THE APPLE AND THE OAK
There is something infuriating about an Apple tree and it is likely that, given a choice, the old Oak would have ignored her completely. The fecundity of those short, gnarled branches spewing forth their sweet, sickly-smelling fruit year after year after year was an offense to the slow, measured gentility of the Oak; the calm, timely dropping of acorns; and the steady sureness of his long, surging breaths.
Yet the closest respectable Oak was over a mile away, and if he wanted any communication at all beyond the intermittent messages sent with the birds, the apple tree was the best available in the broad, grassy expanse of land broken only by shrubs and the occasional Pine—which was, of course, entirely out of the question. Evergreens, proud in their year-long foliage, were insufferable.
So, Apple it was, and Apple it remained.
At first, the Oak merely tolerated the young Apple’s insistent prattle as preferable to the endless swishing wind and skittering squirrels and myriads of scratching, boring insects. In time, though, he came to begrudgingly enjoy it, and to see something of the value of the Apple’s impulsive, tempestuous ways. He began to appreciate the joy contained in the exuberance. Their friendship grew and deepened and then—to the surprise of both of them—began to take on a richness that perhaps would not have been possible between just two Apples or two Oaks.
And so it happened that the Apple—racing through life at what had once seemed to the Oak so irresponsible a pace—grew older, faster than the Oak could quite comprehend. Inevitably, the Oak began to muse to himself on the nature of mortality and the separation it entailed, as year by year and season by season, the Apple produced fewer and fewer of her luscious, wet fruit. Her branches, always gnarled and bent, grew ever more crabbed, as rot invaded and death began to show itself, bit-by-bit, along her tired, mottled branches.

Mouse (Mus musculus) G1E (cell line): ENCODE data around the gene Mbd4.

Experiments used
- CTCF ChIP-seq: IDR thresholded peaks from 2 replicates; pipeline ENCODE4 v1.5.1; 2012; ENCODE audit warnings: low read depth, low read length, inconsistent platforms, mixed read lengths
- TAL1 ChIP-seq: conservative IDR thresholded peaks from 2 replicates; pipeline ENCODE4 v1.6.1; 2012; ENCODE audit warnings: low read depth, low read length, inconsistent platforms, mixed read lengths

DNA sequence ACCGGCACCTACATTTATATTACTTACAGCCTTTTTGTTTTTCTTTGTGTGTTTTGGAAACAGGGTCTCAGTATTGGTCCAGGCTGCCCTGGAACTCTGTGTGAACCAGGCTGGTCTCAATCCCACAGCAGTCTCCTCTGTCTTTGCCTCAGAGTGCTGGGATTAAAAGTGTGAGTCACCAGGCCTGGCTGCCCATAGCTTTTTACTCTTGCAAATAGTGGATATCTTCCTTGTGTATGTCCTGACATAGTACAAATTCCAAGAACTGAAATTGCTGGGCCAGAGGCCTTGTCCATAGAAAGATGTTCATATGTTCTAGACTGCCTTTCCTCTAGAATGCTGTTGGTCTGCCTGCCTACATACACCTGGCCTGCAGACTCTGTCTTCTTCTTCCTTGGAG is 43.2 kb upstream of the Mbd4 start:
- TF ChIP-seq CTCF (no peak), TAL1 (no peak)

The Oak was hesitant to broach the subject to his smaller companion. One autumn month, however, when the end seemed dangerously near, he finally mustered the courage. When he spoke, it was with the same calm deliberation as ever, pacing his words over weeks. “You know,” he said, “a Cardinal once told me that death is a punishment. That if you die, it is because the Green Earth has seen how you have lived, and disapproved.”
He paused, as another week passed.
“And time was,” he continued, “I would have agreed, and thought this fading of your life a just and well-befitting thing, considering your ways. But now…?”
The question hung in the air for months, as the cold wind blew the last of both their leaves to the ground, and their sap slowed and settled into the shortness of the ever-coldening days. The Apple, who in her earlier years had been too full of the excitement and vigor of life to pause in such morbid contemplation, began at last to turn in upon herself. She grew quieter, even, than winter demanded. She was trying to think... fighting against the slowing of the times and careful, for once, to formulate just the right response to the question drifting, still, in the frosty air.